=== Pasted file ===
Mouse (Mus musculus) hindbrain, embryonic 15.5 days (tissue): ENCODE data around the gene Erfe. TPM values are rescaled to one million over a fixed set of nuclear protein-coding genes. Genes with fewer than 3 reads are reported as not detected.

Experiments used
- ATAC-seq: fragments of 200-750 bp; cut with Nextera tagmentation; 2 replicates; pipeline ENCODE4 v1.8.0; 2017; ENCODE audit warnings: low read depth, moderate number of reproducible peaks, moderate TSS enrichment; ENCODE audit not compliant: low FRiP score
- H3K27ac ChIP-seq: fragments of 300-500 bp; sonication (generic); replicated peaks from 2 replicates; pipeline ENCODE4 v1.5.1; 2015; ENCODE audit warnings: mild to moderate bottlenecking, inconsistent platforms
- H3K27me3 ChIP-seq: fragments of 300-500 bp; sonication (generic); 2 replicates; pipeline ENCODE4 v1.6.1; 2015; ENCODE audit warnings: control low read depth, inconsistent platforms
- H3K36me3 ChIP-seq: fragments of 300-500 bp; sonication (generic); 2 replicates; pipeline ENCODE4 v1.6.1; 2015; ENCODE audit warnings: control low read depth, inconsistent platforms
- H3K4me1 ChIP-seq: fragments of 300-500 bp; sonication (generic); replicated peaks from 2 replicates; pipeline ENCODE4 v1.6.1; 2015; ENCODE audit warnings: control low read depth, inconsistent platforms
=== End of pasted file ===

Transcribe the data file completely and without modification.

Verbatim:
Mouse (Mus musculus) hindbrain, embryonic 15.5 days (tissue): ENCODE data around the gene Erfe. TPM values are rescaled to one million over a fixed set of nuclear protein-coding genes. Genes with fewer than 3 reads are reported as not detected.

Experiments used
- ATAC-seq: fragments of 200-750 bp; cut with Nextera tagmentation; 2 replicates; pipeline ENCODE4 v1.8.0; 2017; ENCODE audit warnings: low read depth, moderate number of reproducible peaks, moderate TSS enrichment; ENCODE audit not compliant: low FRiP score
- H3K27ac ChIP-seq: fragments of 300-500 bp; sonication (generic); replicated peaks from 2 replicates; pipeline ENCODE4 v1.5.1; 2015; ENCODE audit warnings: mild to moderate bottlenecking, inconsistent platforms
- H3K27me3 ChIP-seq: fragments of 300-500 bp; sonication (generic); 2 replicates; pipeline ENCODE4 v1.6.1; 2015; ENCODE audit warnings: control low read depth, inconsistent platforms
- H3K36me3 ChIP-seq: fragments of 300-500 bp; sonication (generic); 2 replicates; pipeline ENCODE4 v1.6.1; 2015; ENCODE audit warnings: control low read depth, inconsistent platforms
- H3K4me1 ChIP-seq: fragments of 300-500 bp; sonication (generic); replicated peaks from 2 replicates; pipeline ENCODE4 v1.6.1; 2015; ENCODE audit warnings: control low read depth, inconsistent platforms